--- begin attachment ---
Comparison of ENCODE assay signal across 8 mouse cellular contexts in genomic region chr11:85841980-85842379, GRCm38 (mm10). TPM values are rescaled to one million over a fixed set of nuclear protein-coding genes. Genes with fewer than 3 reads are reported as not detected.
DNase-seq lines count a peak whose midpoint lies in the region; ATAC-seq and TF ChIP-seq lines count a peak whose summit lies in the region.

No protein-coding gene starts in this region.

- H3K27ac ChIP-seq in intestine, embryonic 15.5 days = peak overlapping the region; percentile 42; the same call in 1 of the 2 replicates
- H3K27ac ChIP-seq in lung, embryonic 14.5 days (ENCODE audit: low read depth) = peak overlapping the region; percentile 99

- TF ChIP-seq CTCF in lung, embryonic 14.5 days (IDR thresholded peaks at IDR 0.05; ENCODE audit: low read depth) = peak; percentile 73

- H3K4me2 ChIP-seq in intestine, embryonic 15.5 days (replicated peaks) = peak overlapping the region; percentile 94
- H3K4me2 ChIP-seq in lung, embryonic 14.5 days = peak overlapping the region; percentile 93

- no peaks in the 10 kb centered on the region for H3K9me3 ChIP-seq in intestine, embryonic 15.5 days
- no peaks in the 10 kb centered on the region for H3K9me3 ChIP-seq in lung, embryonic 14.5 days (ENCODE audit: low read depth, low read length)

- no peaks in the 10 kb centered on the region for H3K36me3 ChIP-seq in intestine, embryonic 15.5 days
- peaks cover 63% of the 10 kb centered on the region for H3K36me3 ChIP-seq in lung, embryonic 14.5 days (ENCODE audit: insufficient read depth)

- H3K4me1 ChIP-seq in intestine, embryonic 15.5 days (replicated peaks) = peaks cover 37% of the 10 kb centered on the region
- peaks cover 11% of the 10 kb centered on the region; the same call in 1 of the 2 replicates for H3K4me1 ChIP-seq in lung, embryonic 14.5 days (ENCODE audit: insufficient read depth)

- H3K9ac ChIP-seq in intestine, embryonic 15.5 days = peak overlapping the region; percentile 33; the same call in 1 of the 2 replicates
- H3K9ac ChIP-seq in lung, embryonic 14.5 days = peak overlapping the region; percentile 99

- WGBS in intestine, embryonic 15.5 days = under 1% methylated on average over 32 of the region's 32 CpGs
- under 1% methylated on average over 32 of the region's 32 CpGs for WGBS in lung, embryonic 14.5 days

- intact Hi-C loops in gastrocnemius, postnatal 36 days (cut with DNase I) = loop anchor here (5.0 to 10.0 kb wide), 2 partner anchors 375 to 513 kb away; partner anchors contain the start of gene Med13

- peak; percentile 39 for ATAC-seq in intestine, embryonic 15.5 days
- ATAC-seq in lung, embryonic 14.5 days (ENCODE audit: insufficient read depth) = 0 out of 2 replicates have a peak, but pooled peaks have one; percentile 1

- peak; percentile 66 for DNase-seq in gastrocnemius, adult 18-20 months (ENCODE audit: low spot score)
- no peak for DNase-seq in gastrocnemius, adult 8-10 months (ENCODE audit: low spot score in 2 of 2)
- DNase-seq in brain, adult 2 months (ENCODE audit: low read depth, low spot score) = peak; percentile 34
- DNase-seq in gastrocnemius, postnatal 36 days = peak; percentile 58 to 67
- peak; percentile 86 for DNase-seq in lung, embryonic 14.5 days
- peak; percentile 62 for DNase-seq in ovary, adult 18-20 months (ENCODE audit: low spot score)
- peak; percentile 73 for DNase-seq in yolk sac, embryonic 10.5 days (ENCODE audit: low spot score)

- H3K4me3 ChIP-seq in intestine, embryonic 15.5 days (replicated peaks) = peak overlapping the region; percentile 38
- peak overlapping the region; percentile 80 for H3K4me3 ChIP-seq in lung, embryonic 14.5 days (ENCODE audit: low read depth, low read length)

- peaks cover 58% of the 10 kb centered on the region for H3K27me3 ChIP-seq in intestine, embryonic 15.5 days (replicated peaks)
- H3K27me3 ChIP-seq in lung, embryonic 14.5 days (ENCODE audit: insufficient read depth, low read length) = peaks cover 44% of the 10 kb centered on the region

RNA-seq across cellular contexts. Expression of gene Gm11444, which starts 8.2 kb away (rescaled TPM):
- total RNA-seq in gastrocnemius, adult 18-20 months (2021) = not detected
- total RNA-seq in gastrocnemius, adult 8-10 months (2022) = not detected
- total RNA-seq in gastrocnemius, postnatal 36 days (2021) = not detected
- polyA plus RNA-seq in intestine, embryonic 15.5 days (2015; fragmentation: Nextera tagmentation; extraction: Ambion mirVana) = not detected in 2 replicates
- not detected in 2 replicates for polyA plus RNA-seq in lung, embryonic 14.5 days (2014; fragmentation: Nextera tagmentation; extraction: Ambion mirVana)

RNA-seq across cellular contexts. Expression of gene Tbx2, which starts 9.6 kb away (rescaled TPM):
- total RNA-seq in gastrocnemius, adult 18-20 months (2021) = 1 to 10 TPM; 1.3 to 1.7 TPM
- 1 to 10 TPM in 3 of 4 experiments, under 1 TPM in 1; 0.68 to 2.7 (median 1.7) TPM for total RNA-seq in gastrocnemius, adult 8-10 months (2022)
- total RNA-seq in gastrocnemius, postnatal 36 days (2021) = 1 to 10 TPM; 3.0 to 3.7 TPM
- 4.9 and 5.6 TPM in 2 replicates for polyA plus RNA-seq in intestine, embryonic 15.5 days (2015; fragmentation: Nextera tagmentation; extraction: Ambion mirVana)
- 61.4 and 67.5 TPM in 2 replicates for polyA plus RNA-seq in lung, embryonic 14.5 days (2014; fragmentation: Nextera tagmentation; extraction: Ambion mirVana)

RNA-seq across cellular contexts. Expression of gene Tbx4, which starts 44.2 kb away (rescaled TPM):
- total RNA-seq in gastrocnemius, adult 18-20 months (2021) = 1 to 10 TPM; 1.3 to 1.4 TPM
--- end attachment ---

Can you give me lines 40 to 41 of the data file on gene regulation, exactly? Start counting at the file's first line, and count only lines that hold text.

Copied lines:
- total RNA-seq in gastrocnemius, adult 18-20 months (2021) = 1 to 10 TPM; 1.3 to 1.7 TPM
- 1 to 10 TPM in 3 of 4 experiments, under 1 TPM in 1; 0.68 to 2.7 (median 1.7) TPM for total RNA-seq in gastrocnemius, adult 8-10 months (2022)